14 Ciari, F., N. Schuessler and K.W. Axhausen 0 0 Sun Fire X00 M with dual-core CPUs and GB RAM, the 0% sample scenario takes about 0 hours of computing time (using cores and 0G RAM) for 0 iterations, which is enough to reach an equilibrium with the settings used. Results and discussion The results presented here are only a preliminary answer to the question of how large the potential demand for car-sharing in the study area is. At this stage of the work the analyses are valuable instruments to understand what still needs to be improved in the model and what is already working well. Moreover, since agent-based modeling is quite a new methodology for the assessment of innovative means of transports, it is important to show which kind of analyses are possible with this tool. For these reasons, the most that can be asked of the current simulation results is to be reasonable and consistent with the assumptions made. To assess what is reasonable, it is useful to qualitatively discuss ex ante which value the market share of car-sharing might reach in the simulation. Since the car-sharing system implemented in the simulation is not the same as the real one of Mobility, it is expected that the market share in the simulation will differ from the real market share of Mobility. However, since the stations in the scenario are exactly the same as those of Mobility, its market share will be probably a good reference. In order to estimate how much it will differ or, at least, if it should be higher or lower, the characteristics of the simulated car-sharing which are expected to be important factors determining the number of users should be evaluated. Factors that are expected to increase the share of car sharing trips are:. The number of cars at the stations is unlimited. This implies that adjusting the daily schedule to the availability of a car-sharing car at a certain time of the day is unnecessary.. All persons having a driving license can access the system. Membership is not modeled Factors that are expected to decrease the number of car-sharing trips or that are expected to have undetermined impacts:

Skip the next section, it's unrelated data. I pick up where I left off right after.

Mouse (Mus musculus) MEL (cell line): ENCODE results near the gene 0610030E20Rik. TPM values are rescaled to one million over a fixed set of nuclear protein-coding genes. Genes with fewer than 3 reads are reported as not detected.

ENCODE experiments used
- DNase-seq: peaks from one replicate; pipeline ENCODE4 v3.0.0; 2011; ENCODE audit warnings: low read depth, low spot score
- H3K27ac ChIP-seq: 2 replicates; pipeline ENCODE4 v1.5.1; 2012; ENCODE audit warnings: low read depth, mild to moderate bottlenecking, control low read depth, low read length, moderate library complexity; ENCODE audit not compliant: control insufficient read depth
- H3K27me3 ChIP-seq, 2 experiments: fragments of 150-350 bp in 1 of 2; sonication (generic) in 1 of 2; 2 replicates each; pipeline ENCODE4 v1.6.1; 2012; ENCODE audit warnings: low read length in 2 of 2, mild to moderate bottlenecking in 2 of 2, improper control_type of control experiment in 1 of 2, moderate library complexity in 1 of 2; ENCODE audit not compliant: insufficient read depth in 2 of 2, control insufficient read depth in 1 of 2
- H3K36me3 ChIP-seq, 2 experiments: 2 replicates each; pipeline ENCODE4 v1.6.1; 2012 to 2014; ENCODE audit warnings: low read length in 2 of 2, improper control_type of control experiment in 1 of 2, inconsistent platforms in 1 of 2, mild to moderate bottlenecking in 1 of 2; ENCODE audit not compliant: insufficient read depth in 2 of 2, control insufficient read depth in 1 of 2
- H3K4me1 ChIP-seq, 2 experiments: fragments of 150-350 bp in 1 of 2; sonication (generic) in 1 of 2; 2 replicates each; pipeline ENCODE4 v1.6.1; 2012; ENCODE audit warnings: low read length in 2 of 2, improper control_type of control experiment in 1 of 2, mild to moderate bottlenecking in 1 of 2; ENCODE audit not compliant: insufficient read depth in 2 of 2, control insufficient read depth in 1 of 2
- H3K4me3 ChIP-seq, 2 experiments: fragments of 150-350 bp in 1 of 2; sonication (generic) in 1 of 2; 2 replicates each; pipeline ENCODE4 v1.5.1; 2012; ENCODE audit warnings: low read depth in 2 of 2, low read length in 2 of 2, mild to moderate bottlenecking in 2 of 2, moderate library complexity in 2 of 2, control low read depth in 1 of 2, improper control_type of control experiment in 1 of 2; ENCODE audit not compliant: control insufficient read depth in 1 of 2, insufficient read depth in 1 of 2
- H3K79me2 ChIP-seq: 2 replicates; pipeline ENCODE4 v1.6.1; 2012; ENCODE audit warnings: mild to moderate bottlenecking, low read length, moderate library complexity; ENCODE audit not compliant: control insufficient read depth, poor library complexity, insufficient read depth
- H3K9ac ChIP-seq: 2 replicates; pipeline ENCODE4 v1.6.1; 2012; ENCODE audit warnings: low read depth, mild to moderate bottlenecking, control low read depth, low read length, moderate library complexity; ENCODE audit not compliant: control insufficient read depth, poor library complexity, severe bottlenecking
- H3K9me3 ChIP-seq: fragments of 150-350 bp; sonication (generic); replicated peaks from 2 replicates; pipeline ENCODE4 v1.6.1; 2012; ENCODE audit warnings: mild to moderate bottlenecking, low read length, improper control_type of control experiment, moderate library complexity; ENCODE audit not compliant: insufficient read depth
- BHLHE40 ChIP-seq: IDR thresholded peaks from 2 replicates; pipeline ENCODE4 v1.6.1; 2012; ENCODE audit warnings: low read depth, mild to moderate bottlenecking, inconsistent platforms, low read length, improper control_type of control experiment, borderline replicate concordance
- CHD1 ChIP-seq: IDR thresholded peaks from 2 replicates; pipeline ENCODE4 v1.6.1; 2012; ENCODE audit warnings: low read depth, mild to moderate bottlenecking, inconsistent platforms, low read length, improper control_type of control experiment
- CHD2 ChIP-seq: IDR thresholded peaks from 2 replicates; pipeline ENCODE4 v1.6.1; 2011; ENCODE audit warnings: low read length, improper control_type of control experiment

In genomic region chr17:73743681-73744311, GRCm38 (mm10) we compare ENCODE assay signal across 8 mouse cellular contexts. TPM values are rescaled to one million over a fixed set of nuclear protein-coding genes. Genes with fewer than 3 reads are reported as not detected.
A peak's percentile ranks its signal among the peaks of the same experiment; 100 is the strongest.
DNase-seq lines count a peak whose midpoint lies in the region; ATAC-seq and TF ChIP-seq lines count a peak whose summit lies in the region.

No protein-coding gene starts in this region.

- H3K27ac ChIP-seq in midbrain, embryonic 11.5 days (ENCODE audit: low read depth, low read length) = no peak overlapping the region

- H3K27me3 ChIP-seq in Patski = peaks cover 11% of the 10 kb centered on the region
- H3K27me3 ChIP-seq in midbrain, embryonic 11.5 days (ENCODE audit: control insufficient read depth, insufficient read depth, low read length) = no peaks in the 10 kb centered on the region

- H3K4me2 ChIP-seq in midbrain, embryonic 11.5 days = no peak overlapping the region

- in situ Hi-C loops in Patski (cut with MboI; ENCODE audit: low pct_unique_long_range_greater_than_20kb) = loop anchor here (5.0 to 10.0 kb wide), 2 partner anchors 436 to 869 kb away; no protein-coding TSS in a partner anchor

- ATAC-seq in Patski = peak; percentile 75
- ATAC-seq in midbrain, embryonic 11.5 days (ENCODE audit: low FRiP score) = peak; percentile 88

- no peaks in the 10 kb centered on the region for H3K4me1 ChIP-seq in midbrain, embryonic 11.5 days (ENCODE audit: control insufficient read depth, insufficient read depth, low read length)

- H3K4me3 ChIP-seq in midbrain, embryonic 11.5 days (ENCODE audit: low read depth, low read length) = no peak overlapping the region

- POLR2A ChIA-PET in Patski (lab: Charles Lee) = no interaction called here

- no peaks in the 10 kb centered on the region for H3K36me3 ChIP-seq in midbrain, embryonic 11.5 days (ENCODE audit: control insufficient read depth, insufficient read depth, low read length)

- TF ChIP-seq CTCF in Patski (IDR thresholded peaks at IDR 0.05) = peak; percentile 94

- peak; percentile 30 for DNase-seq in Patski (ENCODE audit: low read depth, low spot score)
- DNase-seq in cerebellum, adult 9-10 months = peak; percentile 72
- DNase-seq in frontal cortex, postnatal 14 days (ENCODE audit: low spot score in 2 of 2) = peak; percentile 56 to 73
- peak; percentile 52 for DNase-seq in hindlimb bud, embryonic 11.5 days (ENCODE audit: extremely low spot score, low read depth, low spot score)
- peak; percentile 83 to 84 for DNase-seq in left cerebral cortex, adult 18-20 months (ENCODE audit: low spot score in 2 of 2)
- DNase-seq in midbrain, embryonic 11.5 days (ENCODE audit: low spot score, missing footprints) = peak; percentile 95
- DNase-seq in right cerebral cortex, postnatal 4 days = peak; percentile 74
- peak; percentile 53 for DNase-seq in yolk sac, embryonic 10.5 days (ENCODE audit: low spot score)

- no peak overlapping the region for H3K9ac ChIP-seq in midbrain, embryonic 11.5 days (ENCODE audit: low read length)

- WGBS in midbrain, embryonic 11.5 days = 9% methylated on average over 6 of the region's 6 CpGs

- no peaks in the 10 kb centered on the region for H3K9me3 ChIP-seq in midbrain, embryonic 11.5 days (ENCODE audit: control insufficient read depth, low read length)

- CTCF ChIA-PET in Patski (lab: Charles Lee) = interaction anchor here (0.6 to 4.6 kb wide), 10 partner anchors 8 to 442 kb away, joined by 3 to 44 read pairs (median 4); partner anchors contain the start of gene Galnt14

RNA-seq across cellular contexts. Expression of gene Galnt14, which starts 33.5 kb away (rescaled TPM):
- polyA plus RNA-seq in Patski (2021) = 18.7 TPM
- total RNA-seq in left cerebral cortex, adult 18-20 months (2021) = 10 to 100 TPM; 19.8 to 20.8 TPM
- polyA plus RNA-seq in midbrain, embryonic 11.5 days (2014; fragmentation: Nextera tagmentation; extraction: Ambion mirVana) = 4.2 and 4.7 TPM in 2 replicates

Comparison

15 Ciari, F., N. Schuessler and K.W. Axhausen 0 0. The monetary costs of car-sharing are not modeled. The station-to-station sub-leg is handled as a normal car leg. This might push the share slightly up, since car-sharing is probably perceived by most as less comfortable than the own car in real life.. The necessity of using car-sharing for some special transport, which would not be possible with the own car, is not modeled. This might restrict the use of car-sharing in the simulation.. The constraint to drop off the car at the end of each leg will enable, on the one hand, using car-sharing even in cases where a long activity is involved. On the other hand, trips with a destination far from any car-sharing station will unlikely be car-sharing trips. The only factor which, intuitively, is expected to have a big impact is the unlimited number of cars at stations. Therefore, it is expected that the factors implying a higher share of the car-sharing mode in the simulated world are predominant. Thus, the simulated number of car-sharing trips should be higher than the real figure. However, it seems plausible that also in the simulation car-sharing will be a niche product, since with the present implementation only agents starting and ending a trip close to car-sharing stations are expected to find carsharing attractive. Considering that car-sharing now in Switzerland is the chosen mode for less than 0.% of all trips (), a share between this figure and some few percent points can be expected. CarSharing Walk Bike MATSim CS MATSim No CS MZ PT Car Figure Shares of the transportation modes for the simulation scenario Greater Zurich with and without car-sharing.